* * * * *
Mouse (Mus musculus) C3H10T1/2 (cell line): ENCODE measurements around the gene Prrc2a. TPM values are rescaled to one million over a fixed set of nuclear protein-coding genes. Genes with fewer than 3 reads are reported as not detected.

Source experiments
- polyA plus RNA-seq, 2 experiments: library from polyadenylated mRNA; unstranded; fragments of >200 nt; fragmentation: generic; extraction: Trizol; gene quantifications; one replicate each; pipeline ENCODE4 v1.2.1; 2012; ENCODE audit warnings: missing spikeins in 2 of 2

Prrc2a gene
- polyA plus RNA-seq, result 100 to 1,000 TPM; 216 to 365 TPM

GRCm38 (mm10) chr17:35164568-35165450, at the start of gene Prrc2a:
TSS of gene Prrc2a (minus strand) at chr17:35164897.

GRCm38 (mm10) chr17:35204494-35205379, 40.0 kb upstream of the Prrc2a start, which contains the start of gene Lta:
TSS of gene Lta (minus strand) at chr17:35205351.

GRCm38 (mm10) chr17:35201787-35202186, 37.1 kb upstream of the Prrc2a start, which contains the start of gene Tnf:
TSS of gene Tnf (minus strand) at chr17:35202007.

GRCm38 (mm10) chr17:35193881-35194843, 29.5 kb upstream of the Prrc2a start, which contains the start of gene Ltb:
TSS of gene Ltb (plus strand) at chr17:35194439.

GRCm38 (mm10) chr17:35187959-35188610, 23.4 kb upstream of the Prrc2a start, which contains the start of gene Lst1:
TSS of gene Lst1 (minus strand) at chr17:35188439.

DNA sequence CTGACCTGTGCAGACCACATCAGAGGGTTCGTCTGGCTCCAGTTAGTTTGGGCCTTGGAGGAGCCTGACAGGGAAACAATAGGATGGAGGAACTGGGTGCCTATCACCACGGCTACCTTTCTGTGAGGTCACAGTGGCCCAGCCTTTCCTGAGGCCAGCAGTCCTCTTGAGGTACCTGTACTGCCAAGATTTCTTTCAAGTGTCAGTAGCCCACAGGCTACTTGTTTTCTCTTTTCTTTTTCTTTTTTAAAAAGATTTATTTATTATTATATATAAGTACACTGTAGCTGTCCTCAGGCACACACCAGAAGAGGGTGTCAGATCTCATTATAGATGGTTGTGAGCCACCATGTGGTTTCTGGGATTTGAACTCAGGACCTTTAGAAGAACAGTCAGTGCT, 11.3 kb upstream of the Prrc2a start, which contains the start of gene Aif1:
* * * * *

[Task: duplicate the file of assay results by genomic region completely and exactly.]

Mouse (Mus musculus) C3H10T1/2 (cell line): ENCODE measurements around the gene Prrc2a. TPM values are rescaled to one million over a fixed set of nuclear protein-coding genes. Genes with fewer than 3 reads are reported as not detected.

Source experiments
- polyA plus RNA-seq, 2 experiments: library from polyadenylated mRNA; unstranded; fragments of >200 nt; fragmentation: generic; extraction: Trizol; gene quantifications; one replicate each; pipeline ENCODE4 v1.2.1; 2012; ENCODE audit warnings: missing spikeins in 2 of 2

Prrc2a gene
- polyA plus RNA-seq, result 100 to 1,000 TPM; 216 to 365 TPM

GRCm38 (mm10) chr17:35164568-35165450, at the start of gene Prrc2a:
TSS of gene Prrc2a (minus strand) at chr17:35164897.

GRCm38 (mm10) chr17:35204494-35205379, 40.0 kb upstream of the Prrc2a start, which contains the start of gene Lta:
TSS of gene Lta (minus strand) at chr17:35205351.

GRCm38 (mm10) chr17:35201787-35202186, 37.1 kb upstream of the Prrc2a start, which contains the start of gene Tnf:
TSS of gene Tnf (minus strand) at chr17:35202007.

GRCm38 (mm10) chr17:35193881-35194843, 29.5 kb upstream of the Prrc2a start, which contains the start of gene Ltb:
TSS of gene Ltb (plus strand) at chr17:35194439.

GRCm38 (mm10) chr17:35187959-35188610, 23.4 kb upstream of the Prrc2a start, which contains the start of gene Lst1:
TSS of gene Lst1 (minus strand) at chr17:35188439.

DNA sequence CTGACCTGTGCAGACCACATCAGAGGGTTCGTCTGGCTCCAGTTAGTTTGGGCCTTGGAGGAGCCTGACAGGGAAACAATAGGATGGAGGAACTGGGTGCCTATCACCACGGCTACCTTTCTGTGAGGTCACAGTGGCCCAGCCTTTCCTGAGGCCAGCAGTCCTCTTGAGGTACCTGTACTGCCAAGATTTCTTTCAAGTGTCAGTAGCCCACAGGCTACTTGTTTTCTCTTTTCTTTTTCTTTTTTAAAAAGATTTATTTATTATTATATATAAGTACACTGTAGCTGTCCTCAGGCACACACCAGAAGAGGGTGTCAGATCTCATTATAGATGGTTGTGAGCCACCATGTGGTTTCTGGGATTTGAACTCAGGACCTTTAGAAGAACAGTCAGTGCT, 11.3 kb upstream of the Prrc2a start, which contains the start of gene Aif1: